As a South African I get aroused, as many of my compatriots do, at the mention of our country in any international media outlet, whether the news is good or bad [See Twitter]. We love the sound of our own name, and it goes without saying that there is some sense in how we speak about our democratic experiment that we believe this country to be an exception to the Dark Continent narrative of Africa (a view that has been overturned in recent years). We are a miracle, after avoiding the violent regime change which impeded the development of many newly liberated African states. I think this article is apt in a time where there have been too many incidents that have made us question whether the South African member is as large as what Brand South Africa says it is. From disappointing economic indicators to trouble in parliament and good governance issues our confidence has taken a knock. South Africa can still get it up at the mention of those two geographically astute words, but now more than ever it is perhaps worth asking, in a four part series, “How Great is South Africa?”

I should begin by saying that for starters, throw out the notion that there is a South African “nation”. I will begin by first differentiating a nation from a state in my very lay understanding of the two political terms, and then we would hopefully, if I still have your attention, arrive at the nation-state. If we are able to define the makings of a nation-state we may be able to objectively decide whether South Africa is one of the greats. In this part I only want to setup the parameters of our assessment.

Charles Tilly looked at the formation of European States in defining the Predatory State

My understanding of the literature is that the state could very loosely be defined as the centralised authority which is given a monopoly over violence. Charles Tilly’s observation found that European states participated in four key activities of the predatory state which were:

  1. war-making against foreign rivals,
  2. state-making which was violence against internal rivals,
  3. protection of citizens from their own enemies and
  4. extraction of the means to carry out the first tasks (taxation, conscription etc.).

This is the instructive, “predatory state” definition. Basically the state is there to provide security. This definition has expanded over time to include social security, the idea that if discontent will lead to violent revolt from the plebeians, then the state can avoid having to use violence later in crushing insurrection  by exacting distributive measures.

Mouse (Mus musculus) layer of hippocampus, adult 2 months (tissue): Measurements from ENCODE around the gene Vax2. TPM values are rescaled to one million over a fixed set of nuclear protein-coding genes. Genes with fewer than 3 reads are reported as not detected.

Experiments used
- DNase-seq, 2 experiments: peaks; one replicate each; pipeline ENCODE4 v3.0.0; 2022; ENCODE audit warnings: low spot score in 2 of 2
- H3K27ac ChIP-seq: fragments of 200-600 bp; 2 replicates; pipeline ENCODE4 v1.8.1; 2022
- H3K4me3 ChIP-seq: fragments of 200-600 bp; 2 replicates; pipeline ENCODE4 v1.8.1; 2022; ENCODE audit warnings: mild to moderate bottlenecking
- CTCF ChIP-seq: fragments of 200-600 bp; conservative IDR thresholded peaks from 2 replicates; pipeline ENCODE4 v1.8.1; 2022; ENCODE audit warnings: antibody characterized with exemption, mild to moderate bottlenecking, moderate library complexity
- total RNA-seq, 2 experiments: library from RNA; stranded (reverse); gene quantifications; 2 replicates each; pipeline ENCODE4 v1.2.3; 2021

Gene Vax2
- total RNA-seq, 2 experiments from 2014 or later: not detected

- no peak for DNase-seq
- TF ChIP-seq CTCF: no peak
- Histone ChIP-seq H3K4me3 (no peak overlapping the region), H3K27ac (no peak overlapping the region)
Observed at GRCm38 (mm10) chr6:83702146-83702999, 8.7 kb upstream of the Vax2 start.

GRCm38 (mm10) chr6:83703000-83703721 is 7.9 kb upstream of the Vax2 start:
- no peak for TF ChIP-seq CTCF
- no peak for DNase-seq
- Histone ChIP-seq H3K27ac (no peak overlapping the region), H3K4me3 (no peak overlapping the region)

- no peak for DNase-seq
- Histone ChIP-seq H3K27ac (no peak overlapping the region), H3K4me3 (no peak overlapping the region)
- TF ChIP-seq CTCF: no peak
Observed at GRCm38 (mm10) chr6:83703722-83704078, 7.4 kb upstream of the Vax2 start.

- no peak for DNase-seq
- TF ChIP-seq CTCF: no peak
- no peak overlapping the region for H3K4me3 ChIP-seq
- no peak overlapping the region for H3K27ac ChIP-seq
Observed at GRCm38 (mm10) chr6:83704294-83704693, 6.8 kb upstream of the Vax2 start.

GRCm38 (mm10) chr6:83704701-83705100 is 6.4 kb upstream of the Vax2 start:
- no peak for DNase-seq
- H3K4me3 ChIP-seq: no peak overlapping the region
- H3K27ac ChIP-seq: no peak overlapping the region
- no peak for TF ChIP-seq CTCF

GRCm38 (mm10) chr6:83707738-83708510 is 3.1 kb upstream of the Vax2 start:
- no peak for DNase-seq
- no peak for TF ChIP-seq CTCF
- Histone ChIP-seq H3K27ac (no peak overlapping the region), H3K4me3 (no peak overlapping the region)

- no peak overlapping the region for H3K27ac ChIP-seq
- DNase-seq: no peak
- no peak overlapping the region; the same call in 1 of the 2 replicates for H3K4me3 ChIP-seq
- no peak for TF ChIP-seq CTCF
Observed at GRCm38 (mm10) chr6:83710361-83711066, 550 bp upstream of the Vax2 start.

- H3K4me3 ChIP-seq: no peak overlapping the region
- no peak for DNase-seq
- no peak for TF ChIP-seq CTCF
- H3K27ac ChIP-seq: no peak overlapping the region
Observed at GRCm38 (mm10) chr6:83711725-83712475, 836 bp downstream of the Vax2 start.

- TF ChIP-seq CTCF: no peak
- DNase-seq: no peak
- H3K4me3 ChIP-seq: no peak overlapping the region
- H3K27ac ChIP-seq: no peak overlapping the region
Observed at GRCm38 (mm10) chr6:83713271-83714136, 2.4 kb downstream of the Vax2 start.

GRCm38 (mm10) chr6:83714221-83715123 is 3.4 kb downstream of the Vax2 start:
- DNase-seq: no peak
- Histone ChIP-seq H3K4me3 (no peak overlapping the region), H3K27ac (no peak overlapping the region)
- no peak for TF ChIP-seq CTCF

We could find a more modern take on the functions of the state from the United Nations Research Institute for Social Development (UNRISD), the “starter-pack” state should be able to:

  1. Ensure sufficient resources are directed to productive sectors
  2. Provide support in acquiring new technology
  3. Establish legislation in the form of contract law (social pacts) and criminal
  4. Enforce legislation
  5. Fund, deliver and regulate services and social programmes

In this basic state, it is expected that this entity would create the political legitimacy, resource mobilisation capacity (infrastructure) and draw up legislation aimed at regulating the mobilisation of resources by striking a balance between productive-sectors and welfare-enhancing sectors. I would like to posit that the security state is a profound description of the state, as government’s provide services in situations where self-interested private individuals would struggle to self-regulate. The chaos that may ensue could result in conflicts that would make the task of security more difficult. In the next part of the series we will go into the Security factor of our state, and whether our state has been able to discharge its duties to protect from both internal and foreign threats to its client effectively.

The nation concept is centered around identity and, from my experience and research, is often confused with the “state” or the “nation-state”. An example of when the two are often obfuscated is when many people regard Britain or the UK to be a nation, while that is in fact not the case. Britain is really a state mainly made up of the English, Scottish, Irish and Welsh nations. The Empire attempted to implant the idea of a British national in its subjects because nation-building makes it easier for the state to dispense its duties without worrying of divisive animosities amongst its clients. Nation building is indeed done by some form of state to develop this national identity – again, this could be considered a broader aim of its goal as a security-provider (merging the nation eliminates internal strife). I’d like to argue that South Africa is still trying to develop this common narrative, our constitution effectively defines us as a nation-state.